Jim Brown says Josh Gordon is motivated to return

Dec 14, 2014; Cleveland, OH, USA; Cleveland Browns wide receiver Josh Gordon (12) before the game between the Cleveland Browns and the Cincinnati Bengals at FirstEnergy Stadium. Mandatory Credit: Ken Blaze-USA TODAY Sports
Dec 14, 2014; Cleveland, OH, USA; Cleveland Browns wide receiver Josh Gordon (12) before the game between the Cleveland Browns and the Cincinnati Bengals at FirstEnergy Stadium. Mandatory Credit: Ken Blaze-USA TODAY Sports /

The Cleveland Browns may not be waiting on Josh Gordon, even if the suspended wide receiver is motivated to make a return from his latest infraction.

The Cleveland Browns will bring the off-season to an official close next week during the team’s veteran minicamp.

Once those workouts are complete the players will head their separate ways until training camp, a period of time that teams across the league worry about as it provides ample opportunity for players to find themselves in trouble.

The Browns will have one less player to worry about this month, of course, as wide receiver Josh Gordon remains on the league’s suspension list for violating the substance abuse policy. Gordon was eligible to be reinstated in April, but the league denied his bid after he reportedly failed a drug test for marijuana in March. He can try again for reinstatement on Aug. 1.

“His way of expressing himself, the responsibility he was taking made me feel really very motivated about his chance of getting back.” – Jim Brown on Josh Gordon

While Gordon has been quiet since the league’s ruling, Jim Brown – who will reportedly have a “larger role” with the organization – said he has spoken with Gordon and the talented but troubled wide receiver is ready to “take responsibility” for his career.

“I’ve talked with Josh twice on the phone, and the last time I talked with him he sounded very motivated and I think he was in rehab and feeling good about it and discovering some things about himself,” Brown told cleveland.com. “He really seemed ready to take responsibility for himself.”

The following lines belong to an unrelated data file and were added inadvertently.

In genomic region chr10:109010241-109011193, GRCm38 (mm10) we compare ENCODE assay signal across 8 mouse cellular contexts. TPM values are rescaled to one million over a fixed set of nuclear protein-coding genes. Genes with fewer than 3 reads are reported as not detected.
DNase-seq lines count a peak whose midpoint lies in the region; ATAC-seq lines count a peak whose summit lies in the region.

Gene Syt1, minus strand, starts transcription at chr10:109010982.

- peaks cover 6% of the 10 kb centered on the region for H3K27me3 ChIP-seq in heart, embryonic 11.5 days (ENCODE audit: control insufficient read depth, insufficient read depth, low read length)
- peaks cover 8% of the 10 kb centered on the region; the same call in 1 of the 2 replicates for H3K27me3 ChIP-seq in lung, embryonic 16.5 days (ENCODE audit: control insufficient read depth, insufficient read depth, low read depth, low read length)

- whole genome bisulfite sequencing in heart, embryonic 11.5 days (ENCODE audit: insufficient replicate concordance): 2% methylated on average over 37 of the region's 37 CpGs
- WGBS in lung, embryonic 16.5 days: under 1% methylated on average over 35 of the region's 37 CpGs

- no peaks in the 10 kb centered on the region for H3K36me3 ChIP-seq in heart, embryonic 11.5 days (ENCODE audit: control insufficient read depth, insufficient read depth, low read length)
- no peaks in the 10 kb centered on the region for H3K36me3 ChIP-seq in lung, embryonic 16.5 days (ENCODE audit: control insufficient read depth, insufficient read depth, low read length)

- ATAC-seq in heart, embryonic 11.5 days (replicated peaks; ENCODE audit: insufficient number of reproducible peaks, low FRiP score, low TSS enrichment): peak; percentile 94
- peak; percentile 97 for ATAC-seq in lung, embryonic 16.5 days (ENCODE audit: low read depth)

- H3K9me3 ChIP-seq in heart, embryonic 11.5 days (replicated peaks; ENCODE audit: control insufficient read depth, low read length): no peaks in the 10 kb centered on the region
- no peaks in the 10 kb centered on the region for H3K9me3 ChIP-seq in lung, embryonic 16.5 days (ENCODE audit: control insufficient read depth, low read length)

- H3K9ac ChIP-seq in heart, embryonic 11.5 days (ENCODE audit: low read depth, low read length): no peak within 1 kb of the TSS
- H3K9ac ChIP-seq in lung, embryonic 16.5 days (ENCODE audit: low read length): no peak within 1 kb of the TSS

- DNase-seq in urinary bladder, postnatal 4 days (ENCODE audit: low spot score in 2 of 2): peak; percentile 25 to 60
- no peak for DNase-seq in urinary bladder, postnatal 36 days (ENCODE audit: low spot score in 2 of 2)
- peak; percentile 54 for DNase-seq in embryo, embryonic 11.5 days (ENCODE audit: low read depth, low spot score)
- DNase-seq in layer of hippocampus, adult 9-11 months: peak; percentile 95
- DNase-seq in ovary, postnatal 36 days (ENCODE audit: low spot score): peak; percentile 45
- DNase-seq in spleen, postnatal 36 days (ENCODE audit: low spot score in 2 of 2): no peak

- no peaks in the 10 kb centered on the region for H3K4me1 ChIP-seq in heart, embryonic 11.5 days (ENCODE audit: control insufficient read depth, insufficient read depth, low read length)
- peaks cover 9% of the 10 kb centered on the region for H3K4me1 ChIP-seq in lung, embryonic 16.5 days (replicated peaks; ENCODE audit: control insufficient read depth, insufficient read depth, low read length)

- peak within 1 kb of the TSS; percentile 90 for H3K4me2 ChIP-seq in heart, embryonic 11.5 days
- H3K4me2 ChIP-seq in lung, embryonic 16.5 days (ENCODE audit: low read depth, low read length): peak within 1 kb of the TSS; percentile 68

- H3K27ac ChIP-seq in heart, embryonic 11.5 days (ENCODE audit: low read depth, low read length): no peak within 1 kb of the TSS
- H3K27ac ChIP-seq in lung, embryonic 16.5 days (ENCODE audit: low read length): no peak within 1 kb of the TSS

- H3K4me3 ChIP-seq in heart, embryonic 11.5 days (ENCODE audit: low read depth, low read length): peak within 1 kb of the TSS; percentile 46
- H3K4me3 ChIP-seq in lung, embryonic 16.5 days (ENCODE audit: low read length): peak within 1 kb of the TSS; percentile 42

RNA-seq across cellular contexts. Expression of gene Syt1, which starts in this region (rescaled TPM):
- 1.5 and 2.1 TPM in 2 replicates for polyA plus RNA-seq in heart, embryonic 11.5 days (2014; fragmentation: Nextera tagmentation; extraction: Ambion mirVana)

Brown also questioned the logic behind the league punishing players for using marijuana.

“It’s legal in some places and illegal in others, so you can’t have a situation where it’s legal in one state and not in another,” Brown said. “They have to come to some understanding of it and punishment is not always a way to help somebody.”

While Brown has a point about punishment not always being the best course of action, the players agreed to the parameters of the substance abuse policy in the latest collective bargaining agreement. If they decide they want the league to take a softer stance on marijuana use, the league would probably be happy to oblige as long as the players agreed to give back some money, which will never happen.

If Gordon is reinstated, it will be interesting to see if the team welcomes him back. While Brown is convinced that the club will be “very happy to have (Gordon) back,” executive vice president of football operations Sashi Brown and head coach Hue Jackson have been considerably less non-committal about Gordon’s future prospects with the team.

“If Josh comes back, great,” Brown said at the NFL Scouting Combine. “And if he doesn’t, we’re ready.”

The Browns may have also signaled their intent to move on – or at least not wait around – for Gordon when they selected four wide receivers during the 2016 NFL Draft.

Even if the league does reinstate Gordon it will most likely occur once the regular season has already started, and as everyone saw the last time Gordon returned midseason from a suspension, that is not conducive to him being a productive player.

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Gordon missed the first 10 games of the 2014 season, returning to much fanfare to a Browns team that was 6-4 and battling for the AFC North Division title. But Gordon was uninterested, couldn’t be bothered to learn the playbook, and was a major liability to the offense as Cleveland’s promising start fizzled out during a five-game losing streak to close the season.

Things went so poorly that season for Gordon, who finished the year with just 24 receptions for 303 yards, that the team ultimately made him inactive for the season finale for an unspecified violation of team rules.

If the NFL takes 60 days (which it can do) to rule on the reinstatement petition and ultimately decides to allow Gordon to return, he would come back to the team sometime in October – almost 22 months after he last played a competitive game in the NFL. It didn’t work out last time, so there is little reason to believe that this time would be any different.

At this point, football is the last thing that Gordon or anyone working with him should be focusing on. The important piece in all this is for him to get control of whatever demons have continually plagued him since his days at Baylor and then worry about what comes next.

If Jim Brown is right, it sounds like Gordon may finally be ready to do just that.

Next: Browns need Gary Barnidge to be healthy in 2016

If Josh Gordon is reinstated, should the Cleveland Browns welcome him back or is it time for the team to move on?